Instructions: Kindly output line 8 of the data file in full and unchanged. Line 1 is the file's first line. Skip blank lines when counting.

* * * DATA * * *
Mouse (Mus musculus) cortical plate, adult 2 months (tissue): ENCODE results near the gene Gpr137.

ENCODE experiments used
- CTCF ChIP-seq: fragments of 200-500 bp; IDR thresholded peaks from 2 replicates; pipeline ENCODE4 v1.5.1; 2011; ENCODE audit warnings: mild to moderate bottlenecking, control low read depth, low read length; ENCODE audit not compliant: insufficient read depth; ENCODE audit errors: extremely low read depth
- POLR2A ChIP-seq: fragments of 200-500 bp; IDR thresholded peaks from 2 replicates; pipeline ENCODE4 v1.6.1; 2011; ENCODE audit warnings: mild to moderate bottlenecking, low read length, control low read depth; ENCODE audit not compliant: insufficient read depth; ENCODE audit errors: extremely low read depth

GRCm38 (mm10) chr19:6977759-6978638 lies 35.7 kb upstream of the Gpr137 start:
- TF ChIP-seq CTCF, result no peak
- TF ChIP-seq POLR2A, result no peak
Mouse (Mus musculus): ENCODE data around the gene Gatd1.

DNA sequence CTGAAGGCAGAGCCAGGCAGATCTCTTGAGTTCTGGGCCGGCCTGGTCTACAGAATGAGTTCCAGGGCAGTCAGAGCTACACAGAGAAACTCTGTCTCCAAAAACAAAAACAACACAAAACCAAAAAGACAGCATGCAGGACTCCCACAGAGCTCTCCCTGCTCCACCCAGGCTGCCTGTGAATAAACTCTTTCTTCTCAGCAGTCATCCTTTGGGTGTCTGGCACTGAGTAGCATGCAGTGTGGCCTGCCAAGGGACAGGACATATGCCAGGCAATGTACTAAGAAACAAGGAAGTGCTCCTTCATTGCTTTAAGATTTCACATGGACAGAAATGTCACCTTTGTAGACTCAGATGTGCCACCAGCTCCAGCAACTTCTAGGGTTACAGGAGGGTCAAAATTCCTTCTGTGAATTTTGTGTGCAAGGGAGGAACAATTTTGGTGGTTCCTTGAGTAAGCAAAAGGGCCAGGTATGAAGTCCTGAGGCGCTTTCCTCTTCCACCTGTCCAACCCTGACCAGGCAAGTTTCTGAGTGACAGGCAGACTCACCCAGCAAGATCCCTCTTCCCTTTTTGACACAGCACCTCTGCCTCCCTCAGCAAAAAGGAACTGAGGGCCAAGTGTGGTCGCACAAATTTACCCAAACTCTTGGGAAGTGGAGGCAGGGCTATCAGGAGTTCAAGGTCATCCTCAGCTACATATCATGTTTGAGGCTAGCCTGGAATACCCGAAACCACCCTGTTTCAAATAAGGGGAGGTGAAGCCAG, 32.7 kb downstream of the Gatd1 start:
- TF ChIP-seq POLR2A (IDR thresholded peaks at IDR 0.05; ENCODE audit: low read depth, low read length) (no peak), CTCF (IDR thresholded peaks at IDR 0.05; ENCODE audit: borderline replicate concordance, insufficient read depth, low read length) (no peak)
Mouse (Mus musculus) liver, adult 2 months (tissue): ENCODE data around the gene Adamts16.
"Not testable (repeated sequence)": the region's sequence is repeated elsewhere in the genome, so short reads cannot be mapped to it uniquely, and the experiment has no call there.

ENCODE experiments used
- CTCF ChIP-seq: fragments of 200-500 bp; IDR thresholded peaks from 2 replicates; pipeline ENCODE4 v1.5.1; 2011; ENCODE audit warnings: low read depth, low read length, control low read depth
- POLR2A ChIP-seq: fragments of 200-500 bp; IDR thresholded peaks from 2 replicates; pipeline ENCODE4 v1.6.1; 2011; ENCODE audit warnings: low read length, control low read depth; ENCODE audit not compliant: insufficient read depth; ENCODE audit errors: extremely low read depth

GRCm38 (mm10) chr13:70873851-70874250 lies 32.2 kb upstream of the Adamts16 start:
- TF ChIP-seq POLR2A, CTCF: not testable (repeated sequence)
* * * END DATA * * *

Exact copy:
Mouse (Mus musculus): ENCODE data around the gene Gatd1.